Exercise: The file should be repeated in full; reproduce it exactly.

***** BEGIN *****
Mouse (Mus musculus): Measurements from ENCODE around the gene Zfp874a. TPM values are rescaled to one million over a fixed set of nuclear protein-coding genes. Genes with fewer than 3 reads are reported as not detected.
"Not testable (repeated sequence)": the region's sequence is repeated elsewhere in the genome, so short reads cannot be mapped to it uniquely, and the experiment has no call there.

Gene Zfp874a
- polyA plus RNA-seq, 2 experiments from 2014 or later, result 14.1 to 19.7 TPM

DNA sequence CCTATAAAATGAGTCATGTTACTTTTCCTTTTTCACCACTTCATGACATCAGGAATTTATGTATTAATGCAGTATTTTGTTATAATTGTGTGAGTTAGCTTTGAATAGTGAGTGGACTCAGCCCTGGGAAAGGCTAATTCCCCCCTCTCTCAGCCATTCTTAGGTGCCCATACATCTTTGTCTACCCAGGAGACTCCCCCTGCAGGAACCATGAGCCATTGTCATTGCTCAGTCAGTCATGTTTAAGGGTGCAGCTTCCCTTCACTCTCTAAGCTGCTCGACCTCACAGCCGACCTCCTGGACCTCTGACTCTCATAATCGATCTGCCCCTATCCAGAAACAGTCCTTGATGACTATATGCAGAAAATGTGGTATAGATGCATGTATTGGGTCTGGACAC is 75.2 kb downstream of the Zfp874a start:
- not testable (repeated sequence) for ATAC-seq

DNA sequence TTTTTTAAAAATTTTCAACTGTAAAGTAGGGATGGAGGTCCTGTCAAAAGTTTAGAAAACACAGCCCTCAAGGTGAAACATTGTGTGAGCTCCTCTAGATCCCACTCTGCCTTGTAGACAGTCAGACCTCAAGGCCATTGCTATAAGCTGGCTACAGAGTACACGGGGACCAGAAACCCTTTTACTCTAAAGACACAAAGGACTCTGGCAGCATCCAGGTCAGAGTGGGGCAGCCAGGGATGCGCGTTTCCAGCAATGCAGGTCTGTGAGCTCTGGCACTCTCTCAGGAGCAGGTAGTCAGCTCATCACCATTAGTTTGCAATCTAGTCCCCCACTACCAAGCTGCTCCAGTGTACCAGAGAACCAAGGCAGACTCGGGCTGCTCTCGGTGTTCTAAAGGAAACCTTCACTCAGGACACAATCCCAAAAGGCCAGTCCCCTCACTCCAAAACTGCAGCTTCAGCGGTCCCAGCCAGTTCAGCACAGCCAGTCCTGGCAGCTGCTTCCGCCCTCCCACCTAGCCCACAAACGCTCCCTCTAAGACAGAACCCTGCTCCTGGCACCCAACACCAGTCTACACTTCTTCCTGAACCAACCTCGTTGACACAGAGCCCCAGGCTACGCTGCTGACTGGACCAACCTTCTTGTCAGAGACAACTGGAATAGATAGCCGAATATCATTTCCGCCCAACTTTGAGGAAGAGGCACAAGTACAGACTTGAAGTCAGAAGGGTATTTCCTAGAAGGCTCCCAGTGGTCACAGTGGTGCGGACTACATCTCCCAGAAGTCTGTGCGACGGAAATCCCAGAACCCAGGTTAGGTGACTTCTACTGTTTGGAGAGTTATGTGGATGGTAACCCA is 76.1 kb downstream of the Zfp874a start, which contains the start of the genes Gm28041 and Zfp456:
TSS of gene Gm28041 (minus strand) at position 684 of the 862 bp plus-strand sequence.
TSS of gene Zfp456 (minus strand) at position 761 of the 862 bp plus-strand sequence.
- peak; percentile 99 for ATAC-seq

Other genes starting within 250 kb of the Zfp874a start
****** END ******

Mouse (Mus musculus): Measurements from ENCODE around the gene Zfp874a. TPM values are rescaled to one million over a fixed set of nuclear protein-coding genes. Genes with fewer than 3 reads are reported as not detected.
"Not testable (repeated sequence)": the region's sequence is repeated elsewhere in the genome, so short reads cannot be mapped to it uniquely, and the experiment has no call there.

Gene Zfp874a
- polyA plus RNA-seq, 2 experiments from 2014 or later, result 14.1 to 19.7 TPM

DNA sequence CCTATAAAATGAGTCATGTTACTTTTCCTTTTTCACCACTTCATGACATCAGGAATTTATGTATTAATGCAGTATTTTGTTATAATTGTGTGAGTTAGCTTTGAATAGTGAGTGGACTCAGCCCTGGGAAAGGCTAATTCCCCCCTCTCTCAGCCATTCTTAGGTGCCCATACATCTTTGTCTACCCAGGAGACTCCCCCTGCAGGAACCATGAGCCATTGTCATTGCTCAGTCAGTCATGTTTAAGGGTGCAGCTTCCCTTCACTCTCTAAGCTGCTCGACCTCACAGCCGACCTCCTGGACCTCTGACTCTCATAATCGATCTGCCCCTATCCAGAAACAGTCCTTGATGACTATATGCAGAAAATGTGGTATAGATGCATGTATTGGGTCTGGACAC is 75.2 kb downstream of the Zfp874a start:
- not testable (repeated sequence) for ATAC-seq

DNA sequence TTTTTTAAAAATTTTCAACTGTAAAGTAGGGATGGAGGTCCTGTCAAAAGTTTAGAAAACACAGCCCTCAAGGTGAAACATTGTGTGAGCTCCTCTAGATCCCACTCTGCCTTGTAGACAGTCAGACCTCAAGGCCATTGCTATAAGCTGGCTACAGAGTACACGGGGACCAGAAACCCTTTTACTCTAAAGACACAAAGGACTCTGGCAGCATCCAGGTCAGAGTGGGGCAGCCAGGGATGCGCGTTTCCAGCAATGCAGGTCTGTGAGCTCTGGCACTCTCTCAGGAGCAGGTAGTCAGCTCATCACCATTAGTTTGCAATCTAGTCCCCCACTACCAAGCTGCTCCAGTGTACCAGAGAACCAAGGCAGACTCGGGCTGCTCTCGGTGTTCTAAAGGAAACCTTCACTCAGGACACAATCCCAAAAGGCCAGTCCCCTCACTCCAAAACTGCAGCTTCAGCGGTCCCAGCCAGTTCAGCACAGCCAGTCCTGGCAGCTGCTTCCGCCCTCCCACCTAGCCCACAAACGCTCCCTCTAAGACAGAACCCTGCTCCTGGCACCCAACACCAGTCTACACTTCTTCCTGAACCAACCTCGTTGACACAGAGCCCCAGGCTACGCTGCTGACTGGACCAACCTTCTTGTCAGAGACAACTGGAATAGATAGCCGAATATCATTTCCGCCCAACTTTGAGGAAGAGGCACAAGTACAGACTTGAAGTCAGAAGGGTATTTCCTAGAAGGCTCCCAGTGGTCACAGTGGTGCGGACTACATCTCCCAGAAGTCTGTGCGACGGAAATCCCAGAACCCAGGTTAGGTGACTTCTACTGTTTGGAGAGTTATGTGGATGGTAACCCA is 76.1 kb downstream of the Zfp874a start, which contains the start of the genes Gm28041 and Zfp456:
TSS of gene Gm28041 (minus strand) at position 684 of the 862 bp plus-strand sequence.
TSS of gene Zfp456 (minus strand) at position 761 of the 862 bp plus-strand sequence.
- peak; percentile 99 for ATAC-seq

Other genes starting within 250 kb of the Zfp874a start